SOUNDS EASY, you can fit in many things so this could probably be yes
Provenance (the names of former owners, dealers who were involved in the sale of the piece, and shows where the piece has been exhibited.) This may give some credibility to the authenticity of the work.
PURE LOGIC, BUT ALMOST IMPOSSIBLE, MANY THINGS TO HIDE, lost OR simply unknown (thinking they know).
List of the literature ("literaturverzeichnis") that discusses the work
IF THEY DON'T HAVE TO MENTION EACH OTHER, THIS ASPECT CAN BE SOLVED. many art historians have a strong "prima donna" tendency, so they usually tend to change dating, titles, omit others work, etc.
Condition reports. This only applies to unique items such as oils or watercolors. With multiples (e.g. prints, some cast works, etc.) the condition would not be reported unless the pieces were of extreme scarcity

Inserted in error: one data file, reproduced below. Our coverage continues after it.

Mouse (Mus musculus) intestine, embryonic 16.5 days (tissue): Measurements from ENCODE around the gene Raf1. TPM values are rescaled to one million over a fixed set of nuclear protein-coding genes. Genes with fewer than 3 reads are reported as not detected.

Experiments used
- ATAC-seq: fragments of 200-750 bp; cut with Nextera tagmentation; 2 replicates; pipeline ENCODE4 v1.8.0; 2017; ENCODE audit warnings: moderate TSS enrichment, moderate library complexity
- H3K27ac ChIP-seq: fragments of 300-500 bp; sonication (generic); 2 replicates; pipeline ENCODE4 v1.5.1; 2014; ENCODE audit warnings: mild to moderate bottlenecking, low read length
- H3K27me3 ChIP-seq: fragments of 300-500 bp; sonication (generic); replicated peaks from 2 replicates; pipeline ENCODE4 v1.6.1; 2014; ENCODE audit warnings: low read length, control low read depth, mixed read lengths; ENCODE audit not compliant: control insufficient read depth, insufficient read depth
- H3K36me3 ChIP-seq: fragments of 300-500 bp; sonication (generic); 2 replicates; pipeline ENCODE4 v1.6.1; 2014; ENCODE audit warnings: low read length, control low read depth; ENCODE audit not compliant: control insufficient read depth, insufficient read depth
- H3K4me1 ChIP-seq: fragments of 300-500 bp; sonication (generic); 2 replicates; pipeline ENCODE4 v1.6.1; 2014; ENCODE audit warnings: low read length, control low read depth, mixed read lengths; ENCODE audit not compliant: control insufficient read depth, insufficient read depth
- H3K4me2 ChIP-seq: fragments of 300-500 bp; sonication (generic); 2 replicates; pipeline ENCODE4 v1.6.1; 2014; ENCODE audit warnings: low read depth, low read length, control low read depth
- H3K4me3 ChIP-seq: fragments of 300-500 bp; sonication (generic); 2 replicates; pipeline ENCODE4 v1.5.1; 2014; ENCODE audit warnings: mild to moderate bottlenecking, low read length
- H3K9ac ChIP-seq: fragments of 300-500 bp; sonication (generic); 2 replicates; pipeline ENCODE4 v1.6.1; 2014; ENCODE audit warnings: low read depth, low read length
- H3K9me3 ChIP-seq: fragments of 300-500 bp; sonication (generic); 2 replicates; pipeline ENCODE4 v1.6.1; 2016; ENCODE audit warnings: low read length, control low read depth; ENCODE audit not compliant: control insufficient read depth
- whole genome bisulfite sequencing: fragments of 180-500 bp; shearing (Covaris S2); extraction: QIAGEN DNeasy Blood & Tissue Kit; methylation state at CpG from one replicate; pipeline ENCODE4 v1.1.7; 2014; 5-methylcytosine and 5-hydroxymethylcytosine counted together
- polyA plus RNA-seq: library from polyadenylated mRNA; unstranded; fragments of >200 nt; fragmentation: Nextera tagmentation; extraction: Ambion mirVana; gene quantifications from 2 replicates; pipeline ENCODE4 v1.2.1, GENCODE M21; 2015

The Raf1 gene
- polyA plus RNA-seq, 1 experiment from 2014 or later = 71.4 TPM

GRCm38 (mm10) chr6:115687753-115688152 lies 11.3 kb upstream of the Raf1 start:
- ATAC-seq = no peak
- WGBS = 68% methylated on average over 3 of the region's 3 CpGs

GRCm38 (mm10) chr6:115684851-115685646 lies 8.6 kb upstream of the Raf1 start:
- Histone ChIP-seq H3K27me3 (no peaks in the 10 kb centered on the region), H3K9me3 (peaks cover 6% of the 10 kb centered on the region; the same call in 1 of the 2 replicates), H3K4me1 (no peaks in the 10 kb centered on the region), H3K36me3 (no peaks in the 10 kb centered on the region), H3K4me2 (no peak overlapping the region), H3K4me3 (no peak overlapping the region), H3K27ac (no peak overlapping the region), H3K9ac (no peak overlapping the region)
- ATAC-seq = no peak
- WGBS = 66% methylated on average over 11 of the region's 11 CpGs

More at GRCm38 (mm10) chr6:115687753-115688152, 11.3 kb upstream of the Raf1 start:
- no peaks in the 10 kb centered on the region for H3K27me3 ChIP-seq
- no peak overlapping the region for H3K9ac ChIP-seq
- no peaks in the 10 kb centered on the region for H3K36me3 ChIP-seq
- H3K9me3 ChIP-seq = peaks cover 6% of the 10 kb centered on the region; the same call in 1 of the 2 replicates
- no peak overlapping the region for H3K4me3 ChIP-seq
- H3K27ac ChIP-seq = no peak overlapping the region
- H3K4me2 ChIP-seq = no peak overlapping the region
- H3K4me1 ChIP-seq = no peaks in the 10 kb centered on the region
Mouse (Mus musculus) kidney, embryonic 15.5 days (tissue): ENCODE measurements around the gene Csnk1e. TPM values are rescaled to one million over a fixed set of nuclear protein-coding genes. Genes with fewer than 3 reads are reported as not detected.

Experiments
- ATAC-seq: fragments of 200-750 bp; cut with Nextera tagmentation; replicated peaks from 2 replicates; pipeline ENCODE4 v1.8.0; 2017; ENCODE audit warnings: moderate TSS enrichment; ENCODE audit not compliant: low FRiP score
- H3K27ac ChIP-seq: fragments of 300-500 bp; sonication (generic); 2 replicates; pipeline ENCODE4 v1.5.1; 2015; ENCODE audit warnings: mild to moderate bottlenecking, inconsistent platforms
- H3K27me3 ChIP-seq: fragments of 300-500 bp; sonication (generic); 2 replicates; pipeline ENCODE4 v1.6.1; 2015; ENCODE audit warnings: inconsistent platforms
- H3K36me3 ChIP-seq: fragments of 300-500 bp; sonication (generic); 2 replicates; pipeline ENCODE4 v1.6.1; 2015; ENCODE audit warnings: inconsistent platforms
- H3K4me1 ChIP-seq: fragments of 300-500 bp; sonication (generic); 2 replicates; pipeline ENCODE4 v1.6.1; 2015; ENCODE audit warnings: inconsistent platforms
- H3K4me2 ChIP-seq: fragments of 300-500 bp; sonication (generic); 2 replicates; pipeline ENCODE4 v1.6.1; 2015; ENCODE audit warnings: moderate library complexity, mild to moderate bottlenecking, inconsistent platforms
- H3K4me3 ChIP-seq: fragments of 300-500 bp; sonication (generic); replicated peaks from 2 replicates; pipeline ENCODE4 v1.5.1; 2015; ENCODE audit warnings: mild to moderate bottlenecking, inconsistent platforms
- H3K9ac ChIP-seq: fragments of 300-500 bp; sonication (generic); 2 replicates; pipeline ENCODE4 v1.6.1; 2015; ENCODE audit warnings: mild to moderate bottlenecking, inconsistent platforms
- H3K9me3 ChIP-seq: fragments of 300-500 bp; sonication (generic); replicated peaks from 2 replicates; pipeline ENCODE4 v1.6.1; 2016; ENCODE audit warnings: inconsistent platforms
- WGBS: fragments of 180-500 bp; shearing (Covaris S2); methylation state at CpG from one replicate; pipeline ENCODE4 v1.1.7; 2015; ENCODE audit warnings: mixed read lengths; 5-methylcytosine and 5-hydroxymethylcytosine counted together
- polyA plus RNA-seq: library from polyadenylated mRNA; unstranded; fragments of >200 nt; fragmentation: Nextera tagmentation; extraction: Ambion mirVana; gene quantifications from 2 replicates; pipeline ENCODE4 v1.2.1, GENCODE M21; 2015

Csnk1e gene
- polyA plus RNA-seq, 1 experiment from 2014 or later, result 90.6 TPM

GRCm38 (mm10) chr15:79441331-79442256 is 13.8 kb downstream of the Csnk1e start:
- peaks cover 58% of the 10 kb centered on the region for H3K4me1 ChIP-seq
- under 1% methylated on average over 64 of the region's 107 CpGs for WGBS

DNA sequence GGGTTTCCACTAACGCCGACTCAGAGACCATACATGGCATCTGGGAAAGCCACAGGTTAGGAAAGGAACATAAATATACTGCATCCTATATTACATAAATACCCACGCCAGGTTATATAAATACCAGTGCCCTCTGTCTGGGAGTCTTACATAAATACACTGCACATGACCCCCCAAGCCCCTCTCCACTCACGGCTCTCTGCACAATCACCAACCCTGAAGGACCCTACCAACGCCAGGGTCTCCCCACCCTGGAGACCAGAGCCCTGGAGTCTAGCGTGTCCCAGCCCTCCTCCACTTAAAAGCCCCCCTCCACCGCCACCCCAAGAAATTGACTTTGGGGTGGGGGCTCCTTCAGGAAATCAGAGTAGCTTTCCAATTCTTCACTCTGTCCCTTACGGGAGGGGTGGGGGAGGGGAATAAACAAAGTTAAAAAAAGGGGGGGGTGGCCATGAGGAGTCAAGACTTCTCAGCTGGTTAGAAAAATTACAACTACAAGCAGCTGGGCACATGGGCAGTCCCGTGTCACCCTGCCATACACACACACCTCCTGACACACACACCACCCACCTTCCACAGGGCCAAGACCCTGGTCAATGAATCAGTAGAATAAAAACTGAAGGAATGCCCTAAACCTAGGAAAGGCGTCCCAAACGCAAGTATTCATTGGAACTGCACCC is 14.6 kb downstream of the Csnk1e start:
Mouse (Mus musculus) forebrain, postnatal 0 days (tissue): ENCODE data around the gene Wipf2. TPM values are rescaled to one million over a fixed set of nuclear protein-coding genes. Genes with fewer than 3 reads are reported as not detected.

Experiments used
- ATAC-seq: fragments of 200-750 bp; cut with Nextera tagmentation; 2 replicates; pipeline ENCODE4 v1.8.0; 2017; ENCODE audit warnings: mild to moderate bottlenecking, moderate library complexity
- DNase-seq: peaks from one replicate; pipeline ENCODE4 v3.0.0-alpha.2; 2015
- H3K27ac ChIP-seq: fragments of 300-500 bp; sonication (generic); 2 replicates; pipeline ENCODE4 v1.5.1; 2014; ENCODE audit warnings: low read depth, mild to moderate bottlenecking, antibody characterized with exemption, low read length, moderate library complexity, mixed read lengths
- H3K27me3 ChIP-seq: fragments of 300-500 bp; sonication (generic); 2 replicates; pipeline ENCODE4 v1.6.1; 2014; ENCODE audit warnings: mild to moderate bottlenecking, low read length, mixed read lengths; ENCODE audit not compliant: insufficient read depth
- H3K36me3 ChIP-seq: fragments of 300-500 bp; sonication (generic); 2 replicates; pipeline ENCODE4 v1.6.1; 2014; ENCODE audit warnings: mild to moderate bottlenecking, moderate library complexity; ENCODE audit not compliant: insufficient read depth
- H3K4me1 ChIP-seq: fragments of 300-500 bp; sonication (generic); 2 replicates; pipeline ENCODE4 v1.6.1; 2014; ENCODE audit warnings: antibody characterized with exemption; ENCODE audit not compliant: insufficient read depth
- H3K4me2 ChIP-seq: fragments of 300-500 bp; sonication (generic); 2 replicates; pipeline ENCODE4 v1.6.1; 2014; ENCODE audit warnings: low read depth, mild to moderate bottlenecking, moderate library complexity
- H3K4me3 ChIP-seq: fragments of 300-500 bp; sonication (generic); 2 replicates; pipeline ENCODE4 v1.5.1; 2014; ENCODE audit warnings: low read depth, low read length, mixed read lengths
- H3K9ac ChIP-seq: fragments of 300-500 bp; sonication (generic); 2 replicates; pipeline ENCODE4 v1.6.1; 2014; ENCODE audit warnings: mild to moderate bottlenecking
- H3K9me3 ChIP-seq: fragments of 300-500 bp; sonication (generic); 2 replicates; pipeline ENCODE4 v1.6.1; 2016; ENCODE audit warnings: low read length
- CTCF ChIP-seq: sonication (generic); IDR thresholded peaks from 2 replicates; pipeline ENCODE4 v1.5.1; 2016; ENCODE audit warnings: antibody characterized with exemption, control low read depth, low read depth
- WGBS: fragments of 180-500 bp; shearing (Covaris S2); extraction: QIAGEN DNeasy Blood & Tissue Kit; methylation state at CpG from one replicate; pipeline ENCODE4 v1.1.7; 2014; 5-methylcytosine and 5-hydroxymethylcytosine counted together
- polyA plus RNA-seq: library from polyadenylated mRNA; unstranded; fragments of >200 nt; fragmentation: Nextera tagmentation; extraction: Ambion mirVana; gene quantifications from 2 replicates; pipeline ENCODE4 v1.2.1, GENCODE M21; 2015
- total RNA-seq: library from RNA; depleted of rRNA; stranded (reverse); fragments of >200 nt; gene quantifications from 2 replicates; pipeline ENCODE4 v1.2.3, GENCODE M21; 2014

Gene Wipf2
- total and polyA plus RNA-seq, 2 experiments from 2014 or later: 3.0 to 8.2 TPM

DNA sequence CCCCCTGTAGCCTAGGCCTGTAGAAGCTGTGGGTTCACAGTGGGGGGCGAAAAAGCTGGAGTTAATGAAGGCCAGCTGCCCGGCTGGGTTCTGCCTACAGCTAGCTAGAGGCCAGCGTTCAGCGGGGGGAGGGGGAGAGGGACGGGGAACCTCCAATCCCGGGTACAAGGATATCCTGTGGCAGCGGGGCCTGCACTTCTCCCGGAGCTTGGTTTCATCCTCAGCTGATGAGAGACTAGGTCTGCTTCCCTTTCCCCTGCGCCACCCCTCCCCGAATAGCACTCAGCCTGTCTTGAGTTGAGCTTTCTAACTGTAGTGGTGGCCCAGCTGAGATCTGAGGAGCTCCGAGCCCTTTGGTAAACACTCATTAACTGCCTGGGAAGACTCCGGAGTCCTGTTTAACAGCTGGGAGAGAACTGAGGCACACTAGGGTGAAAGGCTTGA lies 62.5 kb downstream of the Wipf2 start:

NOT IMPOSSIBLE, BUT IMPROBABLE TO FIND IT ACCURATE, anyway let's be indulgent...
In addition, the catalogue often should contain:
An introductory essay discussion of the artist's life (gen .shorter than a whole monograph on the artist)
Yes more or less accurate even the worst can solve the question.
Disputed, questionable and spurious works
Nowadays impossible or they will be in lawsuits with no end unless they use science (and most don't even know that word and call themselves "doctors")
Example signatures
sy if you have clear what is real and what is a fake..
Indices listing each work should contain:
current location (city/museum) or owner
No matter how accurate it could be. in 2 years or so, it will have to be updated.
It's impossible in any modern to contemporary work, maybe possible in the case of great old masters with all works in museums.
scholars who have commented on it
IF THEY DON'T HAVE TO MENTION EACH OTHER, THIS ASPECT CAN BE SOLVED. many art historians have a strong "prima donna" tendency, so they usually tend to change dating, titles, or the name of the others...
Easy access or diffusion:
accessibility:
This sounds easy but when you have to print 5 volumes of 300 pages each, and only 2,000 units are printed, then it is by nature a very limited product.
availability: